Almaviva (1.5 Liter Magnum) 2017
Deep, intense and opaque ruby red. The nose reveals a generous, powerful and layered bouquet of ripe cassis and blackberries, interwoven with hints of mineral, fine notes of vanilla, coffee, black pepper and earth. Dense and full-bodied, the wine fills the mouth with round, ripe and refined tannins, leaving an overall impression of balance and persistence. Produced from an extremely warm, but superb vintage, this well-structured wine of balanced acidity strikes a wonderful combination of elegance and power, with a very promising long aging potential.
Blend: 65% Cabernet Sauvignon, 23% Carmenere, 5% Cabernet Franc, 5% Petit Verdot, 2% Merlot
Critical AcclaimAll Vintages
Brilliant winemakers come into their own in difficult vintages and it's fascinating to hear Michel Friou talk about how he dealt with the contrasting challenges of the 2016 and 2017 growing seasons. If the former was very good indeed, the latter is the best young vintage of Almaviva I've ever tasted. It’s a wonderfully complex, harmonious blend of Cabernet Sauvignon with 23% Carmenère, 5% each of Cabernet Franc and Petit Verdot and 2% Merlot. Fine, elegant and subtle, with good density, scented cigarbox oak and a lovely interplay between acidity, cassis and bramble fruit weight and 77% new oak. My Chilean red wine of the year. 2023-32
I retasted the 2016 and 2017 next to the current 2018 to get some comparisons. Tasting the three years side by side, the 2017 Almaviva is clearly the one with more herbal notes and lots of concentration. It was a warm year with low yields and high concentration, but funnily enough, there are more herbaceous notes in the wine. This is a year of power and concentration, but the tannins are nicely coated by juicy fruit. Rating : 94+
A ruby color with rusty edges and aromas of plum, cherry, cassis, olive, chocolate and spice make for an exciting opening. A structured palate is solid in feel but not hard, while this Cabernetled blend tastes of ripe plum and currant along with oak-based spice. A full finish is generous but mellow, meaning this is drinkable now but should improve over the next several years; drink through 2026.
Taut and savory, with loads of freshly crushed green herbal accents to the mineral-infused red currant and plum flavors. Cedary midpalate, featuring a burnished finish filled with spicy notes. Cabernet Sauvignon, Carmenère, Cabernet Franc, Petit Verdot and Merlot. Drink now through 2026.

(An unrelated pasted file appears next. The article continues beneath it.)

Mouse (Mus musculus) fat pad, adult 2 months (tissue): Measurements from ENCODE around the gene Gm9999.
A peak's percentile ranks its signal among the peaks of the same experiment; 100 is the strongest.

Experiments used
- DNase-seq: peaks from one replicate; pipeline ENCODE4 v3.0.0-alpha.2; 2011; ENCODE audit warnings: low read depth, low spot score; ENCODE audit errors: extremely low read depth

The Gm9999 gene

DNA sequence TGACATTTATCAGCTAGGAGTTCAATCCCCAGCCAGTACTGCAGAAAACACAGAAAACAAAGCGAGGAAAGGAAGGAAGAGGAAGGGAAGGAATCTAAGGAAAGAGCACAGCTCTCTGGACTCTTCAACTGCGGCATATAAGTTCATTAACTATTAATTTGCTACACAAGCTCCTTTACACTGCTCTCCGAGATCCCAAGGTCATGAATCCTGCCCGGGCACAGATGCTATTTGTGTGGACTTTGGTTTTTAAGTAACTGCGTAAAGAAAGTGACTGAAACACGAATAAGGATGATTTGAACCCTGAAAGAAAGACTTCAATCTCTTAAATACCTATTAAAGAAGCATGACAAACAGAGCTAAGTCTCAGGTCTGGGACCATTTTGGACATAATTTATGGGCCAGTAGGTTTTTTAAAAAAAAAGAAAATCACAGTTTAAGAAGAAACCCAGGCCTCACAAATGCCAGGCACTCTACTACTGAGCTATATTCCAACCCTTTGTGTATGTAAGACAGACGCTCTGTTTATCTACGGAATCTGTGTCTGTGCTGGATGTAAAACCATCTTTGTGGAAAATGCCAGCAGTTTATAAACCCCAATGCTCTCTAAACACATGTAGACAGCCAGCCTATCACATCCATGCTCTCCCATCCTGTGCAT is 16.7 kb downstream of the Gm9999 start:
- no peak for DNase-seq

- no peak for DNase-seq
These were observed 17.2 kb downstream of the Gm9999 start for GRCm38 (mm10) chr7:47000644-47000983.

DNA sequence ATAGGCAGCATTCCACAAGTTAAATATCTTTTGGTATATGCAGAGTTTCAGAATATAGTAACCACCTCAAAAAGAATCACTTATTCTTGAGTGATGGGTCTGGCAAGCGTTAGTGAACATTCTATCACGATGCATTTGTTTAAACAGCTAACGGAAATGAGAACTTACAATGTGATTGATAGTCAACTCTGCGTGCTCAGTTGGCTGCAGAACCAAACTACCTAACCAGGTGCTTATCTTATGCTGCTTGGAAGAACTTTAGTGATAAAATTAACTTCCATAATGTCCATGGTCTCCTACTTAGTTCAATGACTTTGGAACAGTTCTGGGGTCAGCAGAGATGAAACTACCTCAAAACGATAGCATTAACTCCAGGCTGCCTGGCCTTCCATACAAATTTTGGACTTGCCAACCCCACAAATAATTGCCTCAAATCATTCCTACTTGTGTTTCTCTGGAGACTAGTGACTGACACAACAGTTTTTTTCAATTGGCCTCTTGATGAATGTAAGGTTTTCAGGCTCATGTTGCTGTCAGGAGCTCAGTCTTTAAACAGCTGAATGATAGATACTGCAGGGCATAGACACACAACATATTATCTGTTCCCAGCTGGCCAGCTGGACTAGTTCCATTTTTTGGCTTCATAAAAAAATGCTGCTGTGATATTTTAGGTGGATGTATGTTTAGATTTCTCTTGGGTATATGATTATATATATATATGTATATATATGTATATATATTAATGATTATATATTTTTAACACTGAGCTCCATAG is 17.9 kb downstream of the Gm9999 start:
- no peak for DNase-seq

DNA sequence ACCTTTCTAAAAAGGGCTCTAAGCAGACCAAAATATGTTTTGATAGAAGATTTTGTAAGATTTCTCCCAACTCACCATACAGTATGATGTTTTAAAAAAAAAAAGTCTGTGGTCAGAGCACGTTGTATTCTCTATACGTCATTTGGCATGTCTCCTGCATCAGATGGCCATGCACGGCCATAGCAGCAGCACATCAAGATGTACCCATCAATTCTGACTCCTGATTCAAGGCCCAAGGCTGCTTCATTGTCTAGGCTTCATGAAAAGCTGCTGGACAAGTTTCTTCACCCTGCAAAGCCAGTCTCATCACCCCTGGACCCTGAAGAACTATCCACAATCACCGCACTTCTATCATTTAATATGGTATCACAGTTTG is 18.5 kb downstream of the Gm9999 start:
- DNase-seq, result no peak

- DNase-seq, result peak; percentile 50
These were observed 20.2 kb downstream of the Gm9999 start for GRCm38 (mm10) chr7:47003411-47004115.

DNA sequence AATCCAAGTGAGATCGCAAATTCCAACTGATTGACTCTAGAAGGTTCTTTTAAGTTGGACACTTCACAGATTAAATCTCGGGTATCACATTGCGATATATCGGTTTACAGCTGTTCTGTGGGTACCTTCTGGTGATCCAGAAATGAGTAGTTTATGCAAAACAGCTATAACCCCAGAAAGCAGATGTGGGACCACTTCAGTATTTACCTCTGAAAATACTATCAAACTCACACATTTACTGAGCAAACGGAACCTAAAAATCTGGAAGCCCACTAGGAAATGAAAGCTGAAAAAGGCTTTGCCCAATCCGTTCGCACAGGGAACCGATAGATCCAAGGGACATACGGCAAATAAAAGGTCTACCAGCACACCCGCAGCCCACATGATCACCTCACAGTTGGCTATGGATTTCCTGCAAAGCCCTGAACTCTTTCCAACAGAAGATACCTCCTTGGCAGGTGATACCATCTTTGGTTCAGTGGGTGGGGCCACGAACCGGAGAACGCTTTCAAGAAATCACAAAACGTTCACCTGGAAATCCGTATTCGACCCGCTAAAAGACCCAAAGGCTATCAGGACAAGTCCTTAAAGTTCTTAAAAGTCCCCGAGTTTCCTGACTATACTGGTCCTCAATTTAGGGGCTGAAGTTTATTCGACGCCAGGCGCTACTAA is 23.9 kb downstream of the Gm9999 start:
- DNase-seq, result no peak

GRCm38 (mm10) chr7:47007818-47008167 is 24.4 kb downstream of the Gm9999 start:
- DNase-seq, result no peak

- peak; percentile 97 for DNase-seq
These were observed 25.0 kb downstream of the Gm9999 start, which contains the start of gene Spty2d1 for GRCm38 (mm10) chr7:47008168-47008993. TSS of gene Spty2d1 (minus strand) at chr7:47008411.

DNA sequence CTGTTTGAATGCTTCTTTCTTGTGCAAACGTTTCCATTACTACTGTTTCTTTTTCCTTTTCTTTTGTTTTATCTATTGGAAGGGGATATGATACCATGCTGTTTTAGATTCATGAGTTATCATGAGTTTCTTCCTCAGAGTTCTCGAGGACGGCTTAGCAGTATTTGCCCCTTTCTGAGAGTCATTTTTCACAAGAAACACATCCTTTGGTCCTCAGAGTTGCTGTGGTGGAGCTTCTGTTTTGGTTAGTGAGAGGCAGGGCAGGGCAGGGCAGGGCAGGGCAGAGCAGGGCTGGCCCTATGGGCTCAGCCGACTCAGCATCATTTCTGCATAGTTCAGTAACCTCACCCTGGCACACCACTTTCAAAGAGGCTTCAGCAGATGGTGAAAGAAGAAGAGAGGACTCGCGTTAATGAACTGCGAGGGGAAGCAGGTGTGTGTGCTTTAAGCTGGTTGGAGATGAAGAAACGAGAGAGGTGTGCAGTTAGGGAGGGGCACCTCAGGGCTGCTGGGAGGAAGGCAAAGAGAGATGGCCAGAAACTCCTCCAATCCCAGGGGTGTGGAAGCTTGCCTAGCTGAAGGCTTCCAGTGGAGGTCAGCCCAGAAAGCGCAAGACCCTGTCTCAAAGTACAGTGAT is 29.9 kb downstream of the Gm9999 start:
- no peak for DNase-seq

Almaviva is the name of both winery and wine born of the joint venture between Baron Philippe de Rothschild and Viña Concha y Toro. It is also that of Pierre de Beaumarchais' character, the "Count of Almaviva" in his Marriage of Figaro, a work Wolfang Amadeus Mozart later turned into one of the most popular operas ever. The classical epithet, laid out in Pierre de Beaumarchais' fair hand, shares the label with insignia of pre-hispanic roots symbolizing a union of European and American cultures that at every level has created successive bonds over centuries that have evolved a unique identity. The recent synthesis of French tradition and American soil has delivered an exceptional wine embodying the best of both worlds, a Primer Orden that really shines.
The Maipo Valley is Chile’s most famous wine region. Set in the country’s Central Valley, it is warm and quite dry, often necessitating the use of irrigation. Alluvial soils predominate but are supplemented with loam and clay.
The climate in Maipo is best-suited for ripe, full-bodied reds like Cabernet Sauvignon (the region’s most widely planted grape), Merlot, Syrah and Carmenère, a Bordeaux variety that has found a successful home in Chile.
One of the world’s most classic and popular styles of red wine, Bordeaux-inspired blends have spread from their homeland in France to nearly every corner of the New World. Typically based on either Cabernet Sauvignon or Merlot and supported by Cabernet Franc, Malbec and Petit Verdot, the best of these are densely hued, fragrant, full of fruit and boast a structure that begs for cellar time. Somm Secret—Blends from Bordeaux are generally earthier compared to those from the New World, which tend to be fruit-dominant.